[Editor’s note: Victoria Goldman has recently published the 7th edition of The Manhattan Family Guide to Private Schools and Selective Public Schools; we thought parents would enjoy hearing the advice she shared at this past fall’s CS Talks.]
Victoria Goldman, admissions expert and author of The Manhattan Family Guide to Private Schools and The Manhattan Directory to Private Nursery Schools was joined by her consulting partner, Maura Wollner, this past November at CS Talks—the first-ever event series organized by Corcoran Sunshine, and hosted across twelve of the real estate giant’s blue chip properties.
Goldman’s talk, “Getting In,” showcased the property at 20 East End Avenue and 80th Street, an incredible building that is intimate yet stately, with 43 two- to six-bedroom condominium residences including three duplex townhomes and two stunning penthouses, plus unique and elegant common areas. Every detail has been carefully and thoughtfully considered.
The same can be said about Goldman’s insights regarding the landscape of New York City’s school choices, outlined below.
Decisions, Decisions, Decisions: Public or Private
- The National Association of Independent Schools cites the reason people choose private over public is the small enrollment numbers, which means more individualized attention due to a smaller student/teacher ratio. After that, its facilities, special programs for the arts and certain science labs, trips and, of course, a pre-selected, admissions’ vetted parent body.
- Tuition for private school rises at a rate of 6 to 8 percent each year.
- For a long time, the assumption was that parents across Fifth, Madison, and Park would automatically choose private education, but in recent years there has been serious interest in public school options.
- The Upper East Side boasts the bulk of New York City’s private schools.
- However, Riverdale is home to three infinitely popular schools: Riverdale Country School, Ethical Culture Fieldston School and Horace Mann School, which has a nursery division on the Upper East Side.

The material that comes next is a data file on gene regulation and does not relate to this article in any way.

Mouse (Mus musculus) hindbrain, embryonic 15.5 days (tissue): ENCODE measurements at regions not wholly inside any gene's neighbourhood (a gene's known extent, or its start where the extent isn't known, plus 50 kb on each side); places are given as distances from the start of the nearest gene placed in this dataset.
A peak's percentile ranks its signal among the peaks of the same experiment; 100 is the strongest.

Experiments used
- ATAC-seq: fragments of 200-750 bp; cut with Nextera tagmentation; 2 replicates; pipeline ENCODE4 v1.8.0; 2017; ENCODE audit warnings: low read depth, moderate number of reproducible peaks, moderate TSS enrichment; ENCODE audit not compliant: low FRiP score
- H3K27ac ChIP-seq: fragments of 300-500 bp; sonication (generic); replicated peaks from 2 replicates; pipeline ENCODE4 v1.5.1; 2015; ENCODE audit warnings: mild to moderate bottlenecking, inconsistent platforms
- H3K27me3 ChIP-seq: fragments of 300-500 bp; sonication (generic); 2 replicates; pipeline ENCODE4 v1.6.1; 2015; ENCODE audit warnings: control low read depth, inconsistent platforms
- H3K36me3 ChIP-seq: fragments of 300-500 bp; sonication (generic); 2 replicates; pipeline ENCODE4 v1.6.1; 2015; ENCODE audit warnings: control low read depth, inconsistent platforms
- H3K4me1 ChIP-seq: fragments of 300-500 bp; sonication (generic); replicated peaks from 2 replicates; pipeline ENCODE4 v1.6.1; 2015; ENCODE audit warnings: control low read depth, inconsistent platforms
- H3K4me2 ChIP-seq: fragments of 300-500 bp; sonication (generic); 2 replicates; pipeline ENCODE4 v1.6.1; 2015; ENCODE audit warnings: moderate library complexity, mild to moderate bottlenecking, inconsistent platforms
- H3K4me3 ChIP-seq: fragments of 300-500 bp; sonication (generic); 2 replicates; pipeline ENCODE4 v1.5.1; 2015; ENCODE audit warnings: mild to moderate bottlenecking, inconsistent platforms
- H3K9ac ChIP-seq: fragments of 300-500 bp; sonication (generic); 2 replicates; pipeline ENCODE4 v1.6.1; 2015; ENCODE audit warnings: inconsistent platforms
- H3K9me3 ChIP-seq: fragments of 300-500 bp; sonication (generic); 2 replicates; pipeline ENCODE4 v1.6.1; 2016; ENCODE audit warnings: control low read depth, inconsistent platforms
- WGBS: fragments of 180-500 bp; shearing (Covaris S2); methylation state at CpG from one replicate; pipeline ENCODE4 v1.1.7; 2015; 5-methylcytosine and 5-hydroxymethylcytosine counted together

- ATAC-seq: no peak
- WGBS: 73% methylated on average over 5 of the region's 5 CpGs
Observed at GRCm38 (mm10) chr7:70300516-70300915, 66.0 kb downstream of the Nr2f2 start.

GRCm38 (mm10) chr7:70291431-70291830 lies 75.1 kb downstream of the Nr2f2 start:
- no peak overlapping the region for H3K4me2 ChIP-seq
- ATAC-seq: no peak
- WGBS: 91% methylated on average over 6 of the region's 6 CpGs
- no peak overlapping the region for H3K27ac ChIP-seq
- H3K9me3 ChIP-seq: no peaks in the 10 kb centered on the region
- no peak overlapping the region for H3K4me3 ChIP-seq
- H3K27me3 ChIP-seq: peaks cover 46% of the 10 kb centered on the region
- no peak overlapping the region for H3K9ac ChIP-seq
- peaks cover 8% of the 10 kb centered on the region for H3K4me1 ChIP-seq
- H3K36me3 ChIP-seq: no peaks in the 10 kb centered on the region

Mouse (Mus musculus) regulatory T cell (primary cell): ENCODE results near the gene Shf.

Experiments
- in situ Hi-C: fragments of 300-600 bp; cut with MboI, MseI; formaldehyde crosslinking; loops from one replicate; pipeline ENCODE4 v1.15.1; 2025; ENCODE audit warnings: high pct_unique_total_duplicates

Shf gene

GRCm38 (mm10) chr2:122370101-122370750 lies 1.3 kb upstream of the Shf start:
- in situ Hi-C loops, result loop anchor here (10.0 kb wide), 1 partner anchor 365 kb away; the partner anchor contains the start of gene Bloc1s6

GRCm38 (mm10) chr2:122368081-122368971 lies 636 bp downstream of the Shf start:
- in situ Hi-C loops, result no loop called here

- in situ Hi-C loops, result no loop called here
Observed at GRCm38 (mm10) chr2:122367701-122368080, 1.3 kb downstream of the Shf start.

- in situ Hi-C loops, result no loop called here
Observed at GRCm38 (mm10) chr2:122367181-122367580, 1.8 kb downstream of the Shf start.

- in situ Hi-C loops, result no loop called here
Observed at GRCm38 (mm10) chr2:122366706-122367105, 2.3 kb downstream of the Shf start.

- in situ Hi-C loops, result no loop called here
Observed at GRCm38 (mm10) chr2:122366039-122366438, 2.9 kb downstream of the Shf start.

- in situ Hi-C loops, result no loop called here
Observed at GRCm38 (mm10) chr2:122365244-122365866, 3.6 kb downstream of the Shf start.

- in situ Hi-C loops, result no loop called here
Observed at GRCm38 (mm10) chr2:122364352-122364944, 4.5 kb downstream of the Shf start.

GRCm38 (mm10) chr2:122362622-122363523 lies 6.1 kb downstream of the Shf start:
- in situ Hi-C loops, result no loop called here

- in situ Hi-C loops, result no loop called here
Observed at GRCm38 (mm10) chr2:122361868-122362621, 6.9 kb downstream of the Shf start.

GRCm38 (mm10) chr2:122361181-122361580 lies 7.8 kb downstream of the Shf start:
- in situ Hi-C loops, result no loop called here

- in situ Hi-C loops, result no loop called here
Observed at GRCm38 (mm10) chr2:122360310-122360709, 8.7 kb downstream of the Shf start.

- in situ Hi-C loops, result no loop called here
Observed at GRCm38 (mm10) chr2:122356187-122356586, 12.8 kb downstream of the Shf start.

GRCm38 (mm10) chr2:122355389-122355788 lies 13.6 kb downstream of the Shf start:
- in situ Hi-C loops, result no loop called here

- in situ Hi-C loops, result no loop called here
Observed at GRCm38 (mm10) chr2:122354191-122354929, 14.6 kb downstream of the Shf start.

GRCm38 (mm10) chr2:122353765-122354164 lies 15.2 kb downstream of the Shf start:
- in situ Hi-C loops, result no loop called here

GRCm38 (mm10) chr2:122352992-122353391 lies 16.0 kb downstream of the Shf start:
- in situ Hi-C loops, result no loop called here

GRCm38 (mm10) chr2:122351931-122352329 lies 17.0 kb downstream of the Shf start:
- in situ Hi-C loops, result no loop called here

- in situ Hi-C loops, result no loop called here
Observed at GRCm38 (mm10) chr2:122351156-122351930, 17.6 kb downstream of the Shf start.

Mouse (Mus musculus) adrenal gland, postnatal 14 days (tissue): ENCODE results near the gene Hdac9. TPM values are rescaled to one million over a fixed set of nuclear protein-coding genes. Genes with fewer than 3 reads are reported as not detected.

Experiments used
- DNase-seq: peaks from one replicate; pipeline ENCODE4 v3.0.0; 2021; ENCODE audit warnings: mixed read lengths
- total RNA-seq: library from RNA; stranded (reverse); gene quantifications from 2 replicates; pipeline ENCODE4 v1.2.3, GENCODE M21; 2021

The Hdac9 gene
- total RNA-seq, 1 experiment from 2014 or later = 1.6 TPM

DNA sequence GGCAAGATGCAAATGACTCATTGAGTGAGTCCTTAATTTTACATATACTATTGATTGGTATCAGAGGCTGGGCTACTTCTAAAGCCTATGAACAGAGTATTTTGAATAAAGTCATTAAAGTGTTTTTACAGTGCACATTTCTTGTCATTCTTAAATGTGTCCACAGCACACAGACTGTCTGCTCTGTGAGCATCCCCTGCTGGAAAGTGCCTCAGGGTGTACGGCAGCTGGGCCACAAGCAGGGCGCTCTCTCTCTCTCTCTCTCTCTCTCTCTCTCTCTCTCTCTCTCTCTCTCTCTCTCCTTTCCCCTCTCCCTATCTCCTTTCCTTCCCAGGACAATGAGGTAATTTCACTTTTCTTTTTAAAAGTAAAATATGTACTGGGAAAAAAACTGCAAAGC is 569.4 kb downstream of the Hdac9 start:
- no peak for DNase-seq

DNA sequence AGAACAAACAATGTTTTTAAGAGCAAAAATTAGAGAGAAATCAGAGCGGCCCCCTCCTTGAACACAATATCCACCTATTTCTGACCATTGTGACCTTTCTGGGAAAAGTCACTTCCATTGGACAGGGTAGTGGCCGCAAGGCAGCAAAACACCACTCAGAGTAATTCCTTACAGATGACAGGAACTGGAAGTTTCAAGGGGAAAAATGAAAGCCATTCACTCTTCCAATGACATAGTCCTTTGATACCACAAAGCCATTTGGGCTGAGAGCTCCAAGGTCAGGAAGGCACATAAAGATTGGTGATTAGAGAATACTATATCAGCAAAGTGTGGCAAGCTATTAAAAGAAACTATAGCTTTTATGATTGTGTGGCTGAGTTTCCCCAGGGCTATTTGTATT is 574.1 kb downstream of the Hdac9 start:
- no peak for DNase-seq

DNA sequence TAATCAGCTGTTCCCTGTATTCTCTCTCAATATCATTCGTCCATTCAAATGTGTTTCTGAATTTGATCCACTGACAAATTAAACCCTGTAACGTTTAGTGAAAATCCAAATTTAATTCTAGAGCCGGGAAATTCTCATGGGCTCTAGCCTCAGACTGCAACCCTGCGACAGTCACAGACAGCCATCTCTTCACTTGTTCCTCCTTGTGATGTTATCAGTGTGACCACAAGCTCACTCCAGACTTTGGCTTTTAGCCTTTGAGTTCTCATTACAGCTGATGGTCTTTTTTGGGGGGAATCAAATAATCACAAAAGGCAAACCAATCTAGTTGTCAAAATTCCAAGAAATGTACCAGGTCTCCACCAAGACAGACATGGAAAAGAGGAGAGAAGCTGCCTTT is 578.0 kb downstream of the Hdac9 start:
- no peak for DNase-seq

- The six top-tier accelerated schools are The Brearley School, Collegiate School, The Dalton School, Trinity School, St. Ann’s School, and Horace Mann School.
Many parents want schools with a religious component – at least for lower school – mostly because they themselves had a parochial education.
- In the Jewish arena, the schools are mostly co-ed. The most popular ones are The Ramaz School and Park East Day School on the Upper East Side; Rodeph Sholom School and The Abraham Joshua Heschel School on the Upper West Side.
- There are at least a dozen nursery schools for Jewish children that are affiliated with a temple. In most cases, you need to join that religious institution in order to go to the school.
- This goes for Christians as well. For example, Brick Church favors their membership when it comes to admissions.
- There are a myriad of Catholic and other Christian day schools, with the caveat being that most are single sex. For girls, there are seven on the Upper East Side, including The Brearly School and The Chapin School. There are five boys’ schools, including Regis, which is considered the brass ring. Its West Side equivalent is Collegiate School, which is opening a new building by Lincoln Center.
The discussion focused on District 2, which is one of the highest performing districts in the city. It covers the East Side south of 97th Street, but not the Lower East Side, and the West Side south of 59th street. FYI: The DOE is currently re-zoning the schools. (The West Village was re-zoned last year, and the Upper West Side is being re-zoned this year.)
- Parents need to stay on top of what’s going on at their local public school in order to get a spot.
- Each year, the City of New York sets a date for when students must be registered. Preference is given in pre-K or Kindergarten to siblings. There’s no guarantee that a specific address will get you a spot in a school, but the likelihood is definitely there.